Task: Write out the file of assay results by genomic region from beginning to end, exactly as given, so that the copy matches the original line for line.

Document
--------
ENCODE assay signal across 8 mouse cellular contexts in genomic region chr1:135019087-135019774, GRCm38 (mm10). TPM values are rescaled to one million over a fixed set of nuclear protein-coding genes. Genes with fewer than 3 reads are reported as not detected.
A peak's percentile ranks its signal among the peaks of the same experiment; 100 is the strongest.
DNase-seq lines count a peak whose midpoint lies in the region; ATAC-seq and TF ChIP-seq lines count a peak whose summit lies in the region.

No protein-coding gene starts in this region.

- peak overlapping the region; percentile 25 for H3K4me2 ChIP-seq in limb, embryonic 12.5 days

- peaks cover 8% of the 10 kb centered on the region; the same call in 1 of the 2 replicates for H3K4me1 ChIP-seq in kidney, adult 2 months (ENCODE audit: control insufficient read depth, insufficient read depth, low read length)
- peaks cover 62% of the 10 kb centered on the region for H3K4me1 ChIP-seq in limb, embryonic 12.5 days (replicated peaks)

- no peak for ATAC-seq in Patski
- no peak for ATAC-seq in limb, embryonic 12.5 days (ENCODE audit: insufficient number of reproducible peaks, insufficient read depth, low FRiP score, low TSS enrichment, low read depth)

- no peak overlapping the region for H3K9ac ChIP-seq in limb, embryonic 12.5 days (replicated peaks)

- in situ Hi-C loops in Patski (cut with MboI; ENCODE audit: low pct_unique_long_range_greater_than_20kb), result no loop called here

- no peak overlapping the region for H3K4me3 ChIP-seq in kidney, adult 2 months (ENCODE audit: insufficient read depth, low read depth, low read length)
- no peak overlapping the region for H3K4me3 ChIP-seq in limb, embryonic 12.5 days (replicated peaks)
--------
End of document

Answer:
ENCODE assay signal across 8 mouse cellular contexts in genomic region chr1:135019087-135019774, GRCm38 (mm10). TPM values are rescaled to one million over a fixed set of nuclear protein-coding genes. Genes with fewer than 3 reads are reported as not detected.
A peak's percentile ranks its signal among the peaks of the same experiment; 100 is the strongest.
DNase-seq lines count a peak whose midpoint lies in the region; ATAC-seq and TF ChIP-seq lines count a peak whose summit lies in the region.

No protein-coding gene starts in this region.

- peak overlapping the region; percentile 25 for H3K4me2 ChIP-seq in limb, embryonic 12.5 days

- peaks cover 8% of the 10 kb centered on the region; the same call in 1 of the 2 replicates for H3K4me1 ChIP-seq in kidney, adult 2 months (ENCODE audit: control insufficient read depth, insufficient read depth, low read length)
- peaks cover 62% of the 10 kb centered on the region for H3K4me1 ChIP-seq in limb, embryonic 12.5 days (replicated peaks)

- no peak for ATAC-seq in Patski
- no peak for ATAC-seq in limb, embryonic 12.5 days (ENCODE audit: insufficient number of reproducible peaks, insufficient read depth, low FRiP score, low TSS enrichment, low read depth)

- no peak overlapping the region for H3K9ac ChIP-seq in limb, embryonic 12.5 days (replicated peaks)

- in situ Hi-C loops in Patski (cut with MboI; ENCODE audit: low pct_unique_long_range_greater_than_20kb), result no loop called here

- no peak overlapping the region for H3K4me3 ChIP-seq in kidney, adult 2 months (ENCODE audit: insufficient read depth, low read depth, low read length)
- no peak overlapping the region for H3K4me3 ChIP-seq in limb, embryonic 12.5 days (replicated peaks)